To round out our week of posts about the first time, and our month of sizzling summer, here is the scoop on two buzz-worthy, sex-filled new reads.
Toronto: Penguin, 2014
There has been a fair amount of buzz lately about New Adult fiction and its definition. An article this week in The Globe and Mail discusses the struggle to find bookstore space to devote to the genre, and Emily Temple debates the value of the label altogether over at Flavorwire.
Whether you value naming the genre or not, Virgin fits squarely into the New Adult category of fiction. It is sexually explicit, full of relationship drama, final exam hell, the task of finding a first real job: in short, it’s all about the transition from teens to twenties. Where Young Adult fiction deals with sexuality in euphemisms, New Adult gets down and dirty with the details. Most of the details fall under the category “Why did no-one tell me these things?!”
In Virgin, the narrator Ellie Kolstakis is on a mission to lose her virginity at the ripe old age of 21. She is in her last year of university, and she feels that she cannot graduate with her hymen intact. Add a healthy dose of insecurity, a naivety about the care and maintenance of the bikini line, and several strokes of bad luck and you have the recipe for sexually explicit broad humour. There are laugh-out-loud encounters with boys, men and bikini-waxers alike, toe-curlingly precise episodes of shame and embarrassment, and tender moments of girlfriend honesty.
I will admit to feeling huge relief to be well out of my twenties when I read this book. The neediness and the insecurity of the narrator detracted from the great humour in the book, and I was less empathetic with the narrator than relieved to be fully in possession of my sense of self. If you like the over-sharing and the cringe-worthy moments of embarrassment of Lena Dunham’s Girls and the broad humour of physical comedy, this book will fit the bill to round out a sizzling summer.
Toronto: Penguin, 2014.
On sale September 2, 2014
To really turn up the heat, look no further than the erotic thriller Claudine, by Barbara Palmer (who discusses the fun she has had with her alias here and the history of erotic literature here.)
Claudine is the stage name of Maria Lantos, a post-graduate student who is writing her thesis on erotic literature at Yale. This is the best kind of erotica: bawdy with a healthy side of brains. Part erotica and part thriller, the novel begins when Claudine is having an increasingly hard time managing to balance her life as top class prostitute and top-of-the-class graduate student. When she begins to get threatening messages from someone who knows far too much about her to simply be a disgruntled former john, the plot thickens and her ability to keep her selves separate becomes ever more difficult. Add several steaming hot sex scenes, and you have the recipe for a page-turner with a kick.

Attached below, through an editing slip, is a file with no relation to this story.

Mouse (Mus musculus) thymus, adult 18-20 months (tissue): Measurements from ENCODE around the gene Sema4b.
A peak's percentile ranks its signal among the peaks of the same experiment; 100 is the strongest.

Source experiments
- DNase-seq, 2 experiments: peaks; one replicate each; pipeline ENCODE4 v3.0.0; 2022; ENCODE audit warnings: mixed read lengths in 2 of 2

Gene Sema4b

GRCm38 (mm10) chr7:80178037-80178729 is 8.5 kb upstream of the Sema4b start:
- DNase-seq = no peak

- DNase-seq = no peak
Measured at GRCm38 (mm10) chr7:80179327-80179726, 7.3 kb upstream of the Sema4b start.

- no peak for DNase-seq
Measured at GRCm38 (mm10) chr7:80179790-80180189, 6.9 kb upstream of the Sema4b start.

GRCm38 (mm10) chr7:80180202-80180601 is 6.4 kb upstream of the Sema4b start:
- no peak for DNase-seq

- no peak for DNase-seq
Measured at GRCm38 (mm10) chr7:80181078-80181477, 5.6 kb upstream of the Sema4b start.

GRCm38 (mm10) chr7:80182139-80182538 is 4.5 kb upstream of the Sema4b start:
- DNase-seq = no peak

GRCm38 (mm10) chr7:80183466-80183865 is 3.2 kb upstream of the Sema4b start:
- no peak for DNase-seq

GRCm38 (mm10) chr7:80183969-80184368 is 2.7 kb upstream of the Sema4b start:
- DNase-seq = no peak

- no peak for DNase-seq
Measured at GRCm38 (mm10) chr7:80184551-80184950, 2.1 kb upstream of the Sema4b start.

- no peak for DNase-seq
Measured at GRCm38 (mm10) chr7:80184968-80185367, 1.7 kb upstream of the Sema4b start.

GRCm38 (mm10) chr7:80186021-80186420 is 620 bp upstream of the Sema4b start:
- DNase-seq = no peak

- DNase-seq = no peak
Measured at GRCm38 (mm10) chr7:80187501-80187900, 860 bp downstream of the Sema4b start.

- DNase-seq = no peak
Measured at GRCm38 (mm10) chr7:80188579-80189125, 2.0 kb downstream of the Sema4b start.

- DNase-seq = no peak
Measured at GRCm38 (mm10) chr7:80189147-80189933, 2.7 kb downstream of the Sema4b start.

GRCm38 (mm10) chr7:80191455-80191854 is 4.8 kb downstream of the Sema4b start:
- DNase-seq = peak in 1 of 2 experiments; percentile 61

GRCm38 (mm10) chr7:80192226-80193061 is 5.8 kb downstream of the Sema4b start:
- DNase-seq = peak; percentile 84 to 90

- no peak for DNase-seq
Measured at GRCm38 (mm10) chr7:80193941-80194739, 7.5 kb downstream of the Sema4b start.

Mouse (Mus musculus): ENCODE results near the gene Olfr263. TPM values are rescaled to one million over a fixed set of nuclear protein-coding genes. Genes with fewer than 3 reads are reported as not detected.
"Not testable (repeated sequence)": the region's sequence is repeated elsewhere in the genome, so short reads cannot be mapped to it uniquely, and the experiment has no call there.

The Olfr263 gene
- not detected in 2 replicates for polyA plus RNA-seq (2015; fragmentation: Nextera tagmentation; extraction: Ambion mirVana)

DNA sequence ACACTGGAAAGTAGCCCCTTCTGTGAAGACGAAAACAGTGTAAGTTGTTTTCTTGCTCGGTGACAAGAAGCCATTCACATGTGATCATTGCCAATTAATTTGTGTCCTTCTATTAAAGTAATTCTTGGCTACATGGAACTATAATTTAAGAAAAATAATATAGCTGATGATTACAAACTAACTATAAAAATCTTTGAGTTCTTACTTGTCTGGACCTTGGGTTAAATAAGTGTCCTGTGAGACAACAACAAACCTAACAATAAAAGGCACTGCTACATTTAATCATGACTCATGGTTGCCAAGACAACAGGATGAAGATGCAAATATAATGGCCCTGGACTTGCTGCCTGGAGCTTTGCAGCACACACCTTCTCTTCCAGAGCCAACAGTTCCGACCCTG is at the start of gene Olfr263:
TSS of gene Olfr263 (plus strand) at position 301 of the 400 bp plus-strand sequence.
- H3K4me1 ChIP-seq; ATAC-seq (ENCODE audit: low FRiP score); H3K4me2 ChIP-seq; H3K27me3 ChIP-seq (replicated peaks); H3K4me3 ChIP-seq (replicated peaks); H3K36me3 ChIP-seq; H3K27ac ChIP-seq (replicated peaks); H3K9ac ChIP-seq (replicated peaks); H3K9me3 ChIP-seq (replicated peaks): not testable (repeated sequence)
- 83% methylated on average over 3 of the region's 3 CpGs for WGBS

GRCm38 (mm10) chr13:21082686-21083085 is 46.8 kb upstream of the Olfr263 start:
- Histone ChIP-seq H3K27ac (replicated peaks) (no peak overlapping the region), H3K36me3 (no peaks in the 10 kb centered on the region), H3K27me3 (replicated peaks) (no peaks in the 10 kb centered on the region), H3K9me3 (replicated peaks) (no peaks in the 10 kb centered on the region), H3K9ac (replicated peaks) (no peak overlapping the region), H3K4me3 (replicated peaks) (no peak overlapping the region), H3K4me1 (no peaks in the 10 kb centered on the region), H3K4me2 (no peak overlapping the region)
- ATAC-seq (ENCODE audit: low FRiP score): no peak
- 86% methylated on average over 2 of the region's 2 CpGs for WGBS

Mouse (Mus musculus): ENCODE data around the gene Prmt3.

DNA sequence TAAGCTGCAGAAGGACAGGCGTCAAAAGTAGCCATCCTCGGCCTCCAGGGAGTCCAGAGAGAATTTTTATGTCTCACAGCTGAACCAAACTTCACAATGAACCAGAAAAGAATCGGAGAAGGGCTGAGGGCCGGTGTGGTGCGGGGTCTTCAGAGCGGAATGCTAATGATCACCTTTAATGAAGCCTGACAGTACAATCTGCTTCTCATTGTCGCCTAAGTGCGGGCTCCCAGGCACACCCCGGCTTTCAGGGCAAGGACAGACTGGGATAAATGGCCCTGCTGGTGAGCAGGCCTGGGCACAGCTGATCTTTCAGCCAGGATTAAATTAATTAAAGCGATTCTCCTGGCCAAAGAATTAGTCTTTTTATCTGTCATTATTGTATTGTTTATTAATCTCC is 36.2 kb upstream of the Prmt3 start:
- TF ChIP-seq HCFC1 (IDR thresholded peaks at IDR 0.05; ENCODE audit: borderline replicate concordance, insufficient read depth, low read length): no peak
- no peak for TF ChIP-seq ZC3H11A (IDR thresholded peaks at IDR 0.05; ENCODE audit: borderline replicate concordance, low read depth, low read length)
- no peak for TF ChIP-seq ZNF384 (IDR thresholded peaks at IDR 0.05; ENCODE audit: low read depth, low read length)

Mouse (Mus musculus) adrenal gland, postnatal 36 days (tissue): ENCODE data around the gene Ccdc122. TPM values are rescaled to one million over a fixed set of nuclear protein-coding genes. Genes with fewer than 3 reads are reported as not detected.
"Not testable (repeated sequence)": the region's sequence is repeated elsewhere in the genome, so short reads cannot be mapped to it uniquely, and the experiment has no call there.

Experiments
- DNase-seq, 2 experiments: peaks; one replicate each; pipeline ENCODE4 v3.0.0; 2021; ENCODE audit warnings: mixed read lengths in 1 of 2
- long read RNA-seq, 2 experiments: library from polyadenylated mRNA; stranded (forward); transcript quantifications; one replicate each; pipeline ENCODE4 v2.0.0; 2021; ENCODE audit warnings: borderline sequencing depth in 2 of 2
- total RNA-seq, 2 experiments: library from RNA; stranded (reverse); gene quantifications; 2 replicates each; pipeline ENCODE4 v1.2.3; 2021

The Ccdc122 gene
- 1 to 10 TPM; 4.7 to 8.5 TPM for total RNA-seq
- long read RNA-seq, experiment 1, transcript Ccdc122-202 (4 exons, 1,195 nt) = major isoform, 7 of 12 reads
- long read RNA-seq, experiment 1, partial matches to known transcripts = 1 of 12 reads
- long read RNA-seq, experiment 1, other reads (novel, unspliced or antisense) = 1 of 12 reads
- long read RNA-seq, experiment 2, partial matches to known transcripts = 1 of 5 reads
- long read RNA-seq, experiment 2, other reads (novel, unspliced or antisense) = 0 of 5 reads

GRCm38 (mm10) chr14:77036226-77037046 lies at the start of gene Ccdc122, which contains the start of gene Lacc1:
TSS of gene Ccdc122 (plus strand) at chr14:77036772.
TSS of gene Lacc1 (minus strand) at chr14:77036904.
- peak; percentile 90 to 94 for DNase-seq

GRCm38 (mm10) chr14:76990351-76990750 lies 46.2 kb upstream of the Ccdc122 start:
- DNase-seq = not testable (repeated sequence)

Claudine has fashioned a successful business as a modern-day courtesan, and she commands top-dollar for her appearances. She has two employees: a dishy body guard and business manager, Andrei, and a beautician/masseuse/costume designer, Lillian, and they work as a team to keep her safe, solvent and stunning. I have to say, the fact that she has such attentive personal attendants was a huge part of the appeal of the fantasy. Who wouldn’t love a Lillian to do hair and make-up every day, and a massage at the end of the day? And this book does cover many a fantasy: rough sex, role-play, group sex, public sex, lesbian sex, and high academic achievement in an Ivy League English Department. (What? Is that just my fantasy?)
I loved how matter-of-fact Claudine is about her job, how business-minded she is, and how proud she is about her success as a courtesan. Palmer does not stint on the details of the business plan that helped her to rise to the top, and as much as we witness the sex she sells, we see her strategy for making herself a rare and valuable commodity on her own terms. I also love that she’s a graduate student of English, of course, and it’s clear that both Barbara Palmer and her Claudine know their stuff when it comes to the erotic canon.
If I have a quarrel with the book, it is that Claudine was abused as a child. Certainly, many sex workers were sexually abused as children, but in a novel that otherwise promotes a fierce pride in female sexual appetites, it bothered me to see, yet again, a fierce appetite linked to a traumatic past. Such a move does not seem to move away from pathologizing sex.
Erotic fiction generates its own kind of desire to keep turning the pages, but this takes it up a notch with the mystery of a predator on the loose. The mystery to solve now, of course, is to discover the true identity of the award-winning Canadian behind the pseudonym Barbara Palmer.
Both of these books were sent to 4Mothers1Blog by Penguin Canada.